Hi everyone, Bryan Here…
Director Noah Baumbach and his writing partner Greta Gerwig are a forced to be reckoned with on the big screen. Since their collaboration on ‘Greenberg‘ then onto their award winning film ‘Frances Ha‘, this duo have shown that they know how to write an amazing screenplay and shoot a beautiful film that showcases New York City, the same way that Woody Allen can.
This brings us to their third collaboration together with ‘Mistress America‘, which plays out like a long, great episode of ‘Gilmore Girls‘. It’s almost shocking to not see Amy Sherman-Palladino’s name not attached to this movie with all of the excellent rapid fire dialogue exchanges between its characters. Another way you can compare ‘Mistress America‘ to ‘Gilmore Girls‘ is that the film has almost nothing at stake, just like the hit series did, although we are completely invested in everything they do. It’s a feel good movie in the end, and you can’t help but want to spend more time with most of these characters.
In a perfectly tuned and well timed screenplay of comedy, we meet Tracy (Lola Kirke), who is a freshman entering university in the Big Apple, who is trying to join the school’s prestigious literary club. Tracy narrates her time here, and although she is very beautiful, she has a difficult time meeting people, which is hard to believe, although she does meet a fellow dorm-mate named Tony (Matthew Shear), who is equally awkward as her. Not really knowing anyone or fitting in, Tracy’s mother tells her to call Brooke, the daughter of the man she is about to marry.
It’s not clear what Brooke (Greta Gerwig) really does in New York, but she seems to go to the best parties, knows everyone, and can talk about anything for any length of time. She tells Tracy about all of her life’s plans and goals within the span of a couple of hours, and Tracy is just infatuated with Brooke. It’s hard not to be, considering how fun Brooke is. Over the next few weeks, Brooke and Tracy go out on the town, having fun, when Brooke tells Tracy that she wants to open a restaurant in New York that resembles home with the best waitstaff and best decor. Everyone will live happily ever after, however when Brooke’s “boyfriend”, whose in Greece backs out of giving her money for the restaurant, Brooke must come up with a large sum of money within a couple of days in order to not lose the restaurant space.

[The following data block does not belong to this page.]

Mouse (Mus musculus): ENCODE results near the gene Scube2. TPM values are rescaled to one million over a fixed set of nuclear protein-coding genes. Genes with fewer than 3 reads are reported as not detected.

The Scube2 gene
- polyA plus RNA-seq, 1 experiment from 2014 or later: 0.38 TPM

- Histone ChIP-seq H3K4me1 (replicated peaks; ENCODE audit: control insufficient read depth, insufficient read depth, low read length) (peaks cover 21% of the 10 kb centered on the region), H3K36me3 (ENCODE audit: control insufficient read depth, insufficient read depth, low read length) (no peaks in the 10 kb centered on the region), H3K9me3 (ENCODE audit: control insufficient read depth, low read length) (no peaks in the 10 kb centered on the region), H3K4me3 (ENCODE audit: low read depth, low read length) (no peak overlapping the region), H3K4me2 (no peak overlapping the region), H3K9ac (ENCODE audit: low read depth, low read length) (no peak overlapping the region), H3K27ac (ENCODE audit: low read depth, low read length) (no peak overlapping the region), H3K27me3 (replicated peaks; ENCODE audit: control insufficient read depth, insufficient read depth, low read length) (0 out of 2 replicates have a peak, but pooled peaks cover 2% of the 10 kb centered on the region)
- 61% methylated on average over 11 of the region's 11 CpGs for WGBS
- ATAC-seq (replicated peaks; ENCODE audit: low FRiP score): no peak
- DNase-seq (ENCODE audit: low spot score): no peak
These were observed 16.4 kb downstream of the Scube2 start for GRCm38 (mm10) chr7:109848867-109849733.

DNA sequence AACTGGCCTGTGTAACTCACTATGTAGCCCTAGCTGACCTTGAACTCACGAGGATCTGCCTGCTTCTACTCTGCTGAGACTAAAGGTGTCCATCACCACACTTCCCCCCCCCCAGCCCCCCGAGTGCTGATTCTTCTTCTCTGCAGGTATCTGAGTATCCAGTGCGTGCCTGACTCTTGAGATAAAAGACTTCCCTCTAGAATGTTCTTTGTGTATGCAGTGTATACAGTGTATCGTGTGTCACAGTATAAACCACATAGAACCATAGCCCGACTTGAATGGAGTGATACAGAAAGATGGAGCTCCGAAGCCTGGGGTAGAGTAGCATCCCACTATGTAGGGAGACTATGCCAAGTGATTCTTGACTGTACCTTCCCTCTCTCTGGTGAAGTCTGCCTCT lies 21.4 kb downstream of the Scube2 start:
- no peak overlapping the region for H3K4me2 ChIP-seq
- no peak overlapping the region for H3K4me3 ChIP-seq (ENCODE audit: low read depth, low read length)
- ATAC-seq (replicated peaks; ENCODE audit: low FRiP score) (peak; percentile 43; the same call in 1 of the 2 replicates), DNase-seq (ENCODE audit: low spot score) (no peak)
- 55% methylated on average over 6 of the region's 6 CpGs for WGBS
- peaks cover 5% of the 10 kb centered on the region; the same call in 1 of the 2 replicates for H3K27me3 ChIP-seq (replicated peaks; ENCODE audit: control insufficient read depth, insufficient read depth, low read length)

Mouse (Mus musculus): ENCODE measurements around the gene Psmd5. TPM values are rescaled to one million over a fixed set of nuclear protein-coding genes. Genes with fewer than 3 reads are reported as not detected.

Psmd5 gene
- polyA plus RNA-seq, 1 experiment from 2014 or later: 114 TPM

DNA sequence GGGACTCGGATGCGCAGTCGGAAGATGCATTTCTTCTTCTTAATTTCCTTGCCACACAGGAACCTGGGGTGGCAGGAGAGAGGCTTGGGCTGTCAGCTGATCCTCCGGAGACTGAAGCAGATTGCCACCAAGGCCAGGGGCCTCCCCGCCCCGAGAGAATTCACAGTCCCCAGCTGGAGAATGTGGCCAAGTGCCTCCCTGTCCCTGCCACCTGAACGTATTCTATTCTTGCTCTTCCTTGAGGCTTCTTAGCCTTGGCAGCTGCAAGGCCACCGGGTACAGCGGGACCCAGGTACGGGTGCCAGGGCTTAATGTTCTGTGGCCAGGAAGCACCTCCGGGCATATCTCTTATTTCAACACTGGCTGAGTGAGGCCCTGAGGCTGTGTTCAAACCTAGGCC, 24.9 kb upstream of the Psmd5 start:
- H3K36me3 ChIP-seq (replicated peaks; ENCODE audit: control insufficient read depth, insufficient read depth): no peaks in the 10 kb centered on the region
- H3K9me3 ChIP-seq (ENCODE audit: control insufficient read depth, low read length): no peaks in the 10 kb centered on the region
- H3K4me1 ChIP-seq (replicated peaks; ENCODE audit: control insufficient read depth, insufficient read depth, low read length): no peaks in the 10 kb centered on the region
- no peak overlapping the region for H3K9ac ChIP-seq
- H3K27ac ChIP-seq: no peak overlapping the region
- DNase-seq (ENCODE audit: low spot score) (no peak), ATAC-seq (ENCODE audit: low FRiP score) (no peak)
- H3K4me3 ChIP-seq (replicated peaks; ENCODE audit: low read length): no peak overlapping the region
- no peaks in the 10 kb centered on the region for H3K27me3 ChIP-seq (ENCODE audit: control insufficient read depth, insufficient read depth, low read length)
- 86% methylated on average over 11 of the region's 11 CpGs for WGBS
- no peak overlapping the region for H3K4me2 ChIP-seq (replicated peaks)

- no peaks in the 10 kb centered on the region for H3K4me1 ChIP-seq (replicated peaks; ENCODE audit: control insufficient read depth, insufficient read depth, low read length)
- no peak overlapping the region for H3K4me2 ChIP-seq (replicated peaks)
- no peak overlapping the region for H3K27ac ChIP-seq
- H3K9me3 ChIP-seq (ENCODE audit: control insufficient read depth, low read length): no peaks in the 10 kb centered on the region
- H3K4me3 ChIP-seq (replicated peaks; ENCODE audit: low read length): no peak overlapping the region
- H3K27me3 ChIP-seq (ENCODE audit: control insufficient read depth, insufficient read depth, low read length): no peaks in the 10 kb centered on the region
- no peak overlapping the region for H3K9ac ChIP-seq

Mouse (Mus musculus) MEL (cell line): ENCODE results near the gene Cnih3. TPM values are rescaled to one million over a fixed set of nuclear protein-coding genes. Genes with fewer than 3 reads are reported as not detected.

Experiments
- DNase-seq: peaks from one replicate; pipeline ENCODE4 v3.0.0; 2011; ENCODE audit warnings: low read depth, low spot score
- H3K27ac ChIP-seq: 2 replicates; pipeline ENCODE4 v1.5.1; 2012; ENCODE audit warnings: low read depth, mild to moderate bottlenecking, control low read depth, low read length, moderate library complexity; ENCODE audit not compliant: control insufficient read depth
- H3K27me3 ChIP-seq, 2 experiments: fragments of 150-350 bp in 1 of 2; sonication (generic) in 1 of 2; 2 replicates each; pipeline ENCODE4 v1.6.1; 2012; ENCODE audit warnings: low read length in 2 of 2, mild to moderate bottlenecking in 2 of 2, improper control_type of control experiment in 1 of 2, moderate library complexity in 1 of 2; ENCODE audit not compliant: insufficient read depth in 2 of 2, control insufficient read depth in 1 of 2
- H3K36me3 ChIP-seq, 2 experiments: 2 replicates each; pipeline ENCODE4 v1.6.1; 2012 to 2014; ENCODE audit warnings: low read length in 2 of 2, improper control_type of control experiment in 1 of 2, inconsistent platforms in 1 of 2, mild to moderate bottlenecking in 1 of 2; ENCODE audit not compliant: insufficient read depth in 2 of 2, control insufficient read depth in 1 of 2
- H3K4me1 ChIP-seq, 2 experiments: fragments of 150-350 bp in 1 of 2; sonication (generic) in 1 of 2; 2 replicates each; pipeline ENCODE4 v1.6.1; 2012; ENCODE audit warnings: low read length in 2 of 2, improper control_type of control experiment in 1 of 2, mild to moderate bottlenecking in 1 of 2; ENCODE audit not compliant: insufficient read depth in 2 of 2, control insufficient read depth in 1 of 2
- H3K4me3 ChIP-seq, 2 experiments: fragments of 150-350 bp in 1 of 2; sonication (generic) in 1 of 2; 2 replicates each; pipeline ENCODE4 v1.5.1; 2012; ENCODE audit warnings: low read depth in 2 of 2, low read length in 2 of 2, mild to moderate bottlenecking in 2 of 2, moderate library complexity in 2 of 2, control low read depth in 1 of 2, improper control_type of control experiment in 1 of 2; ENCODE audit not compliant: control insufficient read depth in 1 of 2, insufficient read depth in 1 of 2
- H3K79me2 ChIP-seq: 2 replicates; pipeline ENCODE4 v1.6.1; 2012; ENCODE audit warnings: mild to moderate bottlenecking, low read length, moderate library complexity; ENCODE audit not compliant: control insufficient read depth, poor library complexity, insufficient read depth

This where this ‘Woody Allen’ type of film moves from the streets of New York to the outskirts of the city inside a house where Brooke, Tracy, Tony, and Tony’s now insanely jealous girlfriend Nicolette drive up to one of Brooke’s old flame’s (Michael Chernus) house to ask for money. Inside this amazingly big house is a group of pregnant women, discussing Faulkner, while Brooke is for the first time ever, becoming nervous to speak. This is where the rapid fire dialogue turns up to eleven, and each insult and joke are perfectly timed and delivered. Add a bit of jealousy and deceit into the mix here, and things heat up fairly fast. It’s a zany group of characters, but Brooke’s strong presence and Tracy’s calm demeanor seem to settle everyone down, until Brooke realizes Tracy has been writing about her.
Lola Kirke is excellent in this film as the awkward freshman wanting to fit in, however it’s Greta Gerwig who truly shines here, as this role was tailor made for her. Her charm, wit, and even her nasty flaws are something worth cherishing. She is definitely a force to be reckoned with on screen as she just lights up every scene she’s in. Sometimes, the film can feel a bit abrasive, which doesn’t usually go with the flow of the rest of the film, but it quickly reverts back to normal, leaving ‘Mistress America‘ a fun delight to watch.
– Bryan Kluger